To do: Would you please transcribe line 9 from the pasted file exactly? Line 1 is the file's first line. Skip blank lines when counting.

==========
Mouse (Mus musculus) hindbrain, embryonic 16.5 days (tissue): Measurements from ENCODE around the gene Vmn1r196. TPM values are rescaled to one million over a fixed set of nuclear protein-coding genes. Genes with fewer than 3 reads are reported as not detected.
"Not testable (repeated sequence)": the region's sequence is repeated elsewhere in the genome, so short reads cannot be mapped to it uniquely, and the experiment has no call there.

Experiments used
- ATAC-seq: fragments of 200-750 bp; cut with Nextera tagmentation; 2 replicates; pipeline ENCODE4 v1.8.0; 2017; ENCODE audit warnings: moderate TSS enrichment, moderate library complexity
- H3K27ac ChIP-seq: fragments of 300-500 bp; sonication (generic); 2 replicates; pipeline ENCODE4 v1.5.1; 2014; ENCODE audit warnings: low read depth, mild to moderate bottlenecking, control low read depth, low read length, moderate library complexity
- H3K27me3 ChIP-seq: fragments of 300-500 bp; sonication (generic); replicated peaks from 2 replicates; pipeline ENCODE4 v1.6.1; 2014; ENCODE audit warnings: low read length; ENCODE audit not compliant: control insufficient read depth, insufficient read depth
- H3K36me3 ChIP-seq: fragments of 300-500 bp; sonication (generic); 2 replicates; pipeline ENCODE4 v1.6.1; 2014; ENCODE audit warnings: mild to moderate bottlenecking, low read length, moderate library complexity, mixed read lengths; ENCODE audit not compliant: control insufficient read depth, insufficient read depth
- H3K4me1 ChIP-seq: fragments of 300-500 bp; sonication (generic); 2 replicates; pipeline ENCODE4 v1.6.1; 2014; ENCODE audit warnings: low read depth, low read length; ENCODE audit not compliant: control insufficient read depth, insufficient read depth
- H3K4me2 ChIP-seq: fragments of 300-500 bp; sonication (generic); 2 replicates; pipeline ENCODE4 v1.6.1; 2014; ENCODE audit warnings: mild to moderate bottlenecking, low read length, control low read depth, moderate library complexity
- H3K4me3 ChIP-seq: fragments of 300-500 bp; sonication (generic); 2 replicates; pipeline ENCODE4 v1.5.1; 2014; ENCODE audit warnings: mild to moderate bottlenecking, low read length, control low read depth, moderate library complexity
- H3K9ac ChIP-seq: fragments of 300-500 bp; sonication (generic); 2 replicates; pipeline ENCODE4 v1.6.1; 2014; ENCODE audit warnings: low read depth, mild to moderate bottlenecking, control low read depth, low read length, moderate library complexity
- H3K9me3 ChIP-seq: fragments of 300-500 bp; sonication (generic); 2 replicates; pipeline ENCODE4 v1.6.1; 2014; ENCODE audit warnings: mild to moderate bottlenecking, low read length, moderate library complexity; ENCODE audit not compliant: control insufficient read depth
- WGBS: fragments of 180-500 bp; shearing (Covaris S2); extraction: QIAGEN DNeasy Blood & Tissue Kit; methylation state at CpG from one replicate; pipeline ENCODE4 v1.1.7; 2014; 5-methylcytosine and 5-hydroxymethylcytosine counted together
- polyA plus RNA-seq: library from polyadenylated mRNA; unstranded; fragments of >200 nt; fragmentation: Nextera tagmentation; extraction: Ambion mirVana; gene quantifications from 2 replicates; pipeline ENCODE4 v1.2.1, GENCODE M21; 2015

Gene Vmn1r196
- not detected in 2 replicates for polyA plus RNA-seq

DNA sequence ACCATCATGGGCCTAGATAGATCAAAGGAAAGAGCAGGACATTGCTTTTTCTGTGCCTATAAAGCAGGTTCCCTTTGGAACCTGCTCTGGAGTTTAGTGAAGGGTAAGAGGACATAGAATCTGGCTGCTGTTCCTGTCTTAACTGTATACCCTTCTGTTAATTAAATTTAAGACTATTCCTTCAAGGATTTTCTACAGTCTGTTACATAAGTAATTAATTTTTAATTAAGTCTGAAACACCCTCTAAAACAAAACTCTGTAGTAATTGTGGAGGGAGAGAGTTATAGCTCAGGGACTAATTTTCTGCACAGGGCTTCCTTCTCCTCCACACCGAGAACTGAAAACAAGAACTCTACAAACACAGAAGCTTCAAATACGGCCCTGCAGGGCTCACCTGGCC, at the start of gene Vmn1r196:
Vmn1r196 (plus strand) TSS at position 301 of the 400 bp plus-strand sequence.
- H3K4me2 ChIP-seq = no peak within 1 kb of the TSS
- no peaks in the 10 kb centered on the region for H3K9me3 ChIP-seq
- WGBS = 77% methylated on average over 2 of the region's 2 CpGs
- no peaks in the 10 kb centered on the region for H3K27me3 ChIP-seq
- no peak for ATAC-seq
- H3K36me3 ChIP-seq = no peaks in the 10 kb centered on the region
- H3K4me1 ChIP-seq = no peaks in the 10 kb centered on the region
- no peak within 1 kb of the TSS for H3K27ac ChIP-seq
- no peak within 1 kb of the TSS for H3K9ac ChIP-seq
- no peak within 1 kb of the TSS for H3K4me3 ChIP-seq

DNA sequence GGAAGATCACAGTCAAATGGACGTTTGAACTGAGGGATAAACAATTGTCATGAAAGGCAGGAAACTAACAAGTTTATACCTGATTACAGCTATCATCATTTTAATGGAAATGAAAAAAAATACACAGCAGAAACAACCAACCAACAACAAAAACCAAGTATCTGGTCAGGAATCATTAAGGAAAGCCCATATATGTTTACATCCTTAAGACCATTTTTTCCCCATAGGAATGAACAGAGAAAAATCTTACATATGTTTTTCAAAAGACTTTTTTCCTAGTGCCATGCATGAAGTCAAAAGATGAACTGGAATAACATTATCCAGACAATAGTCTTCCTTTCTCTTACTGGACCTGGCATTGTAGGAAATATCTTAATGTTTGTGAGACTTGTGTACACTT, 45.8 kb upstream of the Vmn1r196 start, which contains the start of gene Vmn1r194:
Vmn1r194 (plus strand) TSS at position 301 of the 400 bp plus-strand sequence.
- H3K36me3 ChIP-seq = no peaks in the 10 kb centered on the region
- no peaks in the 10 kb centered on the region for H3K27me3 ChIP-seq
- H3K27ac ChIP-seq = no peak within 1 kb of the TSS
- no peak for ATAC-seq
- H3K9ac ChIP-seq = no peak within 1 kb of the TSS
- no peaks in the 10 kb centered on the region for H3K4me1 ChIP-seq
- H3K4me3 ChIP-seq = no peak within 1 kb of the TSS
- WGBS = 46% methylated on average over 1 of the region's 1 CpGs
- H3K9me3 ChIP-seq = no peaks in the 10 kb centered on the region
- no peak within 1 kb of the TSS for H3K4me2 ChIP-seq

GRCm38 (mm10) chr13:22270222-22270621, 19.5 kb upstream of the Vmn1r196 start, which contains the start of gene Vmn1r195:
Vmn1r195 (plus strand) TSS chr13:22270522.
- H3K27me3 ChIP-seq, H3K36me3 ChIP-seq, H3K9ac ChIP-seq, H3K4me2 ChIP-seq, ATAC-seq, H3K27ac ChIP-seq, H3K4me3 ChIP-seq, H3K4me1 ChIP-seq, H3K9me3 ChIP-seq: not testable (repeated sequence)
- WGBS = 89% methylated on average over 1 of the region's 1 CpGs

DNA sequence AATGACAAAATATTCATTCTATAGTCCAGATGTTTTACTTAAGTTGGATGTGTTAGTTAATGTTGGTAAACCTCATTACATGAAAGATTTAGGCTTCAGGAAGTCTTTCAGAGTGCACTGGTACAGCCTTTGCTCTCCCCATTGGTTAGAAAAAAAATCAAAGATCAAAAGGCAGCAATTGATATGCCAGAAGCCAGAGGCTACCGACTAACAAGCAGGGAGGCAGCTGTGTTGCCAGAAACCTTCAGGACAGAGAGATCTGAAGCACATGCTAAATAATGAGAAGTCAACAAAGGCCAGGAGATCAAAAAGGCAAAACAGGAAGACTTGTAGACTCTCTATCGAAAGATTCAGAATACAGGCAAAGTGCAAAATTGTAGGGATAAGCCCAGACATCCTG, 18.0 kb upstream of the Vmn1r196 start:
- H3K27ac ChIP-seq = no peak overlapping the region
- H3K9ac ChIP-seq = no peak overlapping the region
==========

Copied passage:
- H3K4me2 ChIP-seq: fragments of 300-500 bp; sonication (generic); 2 replicates; pipeline ENCODE4 v1.6.1; 2014; ENCODE audit warnings: mild to moderate bottlenecking, low read length, control low read depth, moderate library complexity